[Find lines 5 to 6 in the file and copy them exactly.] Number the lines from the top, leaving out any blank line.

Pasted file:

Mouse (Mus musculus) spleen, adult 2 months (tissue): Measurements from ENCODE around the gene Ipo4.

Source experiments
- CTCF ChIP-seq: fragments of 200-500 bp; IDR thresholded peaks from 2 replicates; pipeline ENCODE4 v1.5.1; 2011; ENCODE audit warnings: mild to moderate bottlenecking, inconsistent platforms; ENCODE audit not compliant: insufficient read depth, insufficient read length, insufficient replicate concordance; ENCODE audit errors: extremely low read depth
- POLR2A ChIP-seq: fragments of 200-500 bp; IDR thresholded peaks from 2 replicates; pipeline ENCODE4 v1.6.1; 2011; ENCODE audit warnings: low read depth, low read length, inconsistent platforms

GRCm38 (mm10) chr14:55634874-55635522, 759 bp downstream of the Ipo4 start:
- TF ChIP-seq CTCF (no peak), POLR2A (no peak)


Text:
GRCm38 (mm10) chr14:55634874-55635522, 759 bp downstream of the Ipo4 start:
- TF ChIP-seq CTCF (no peak), POLR2A (no peak)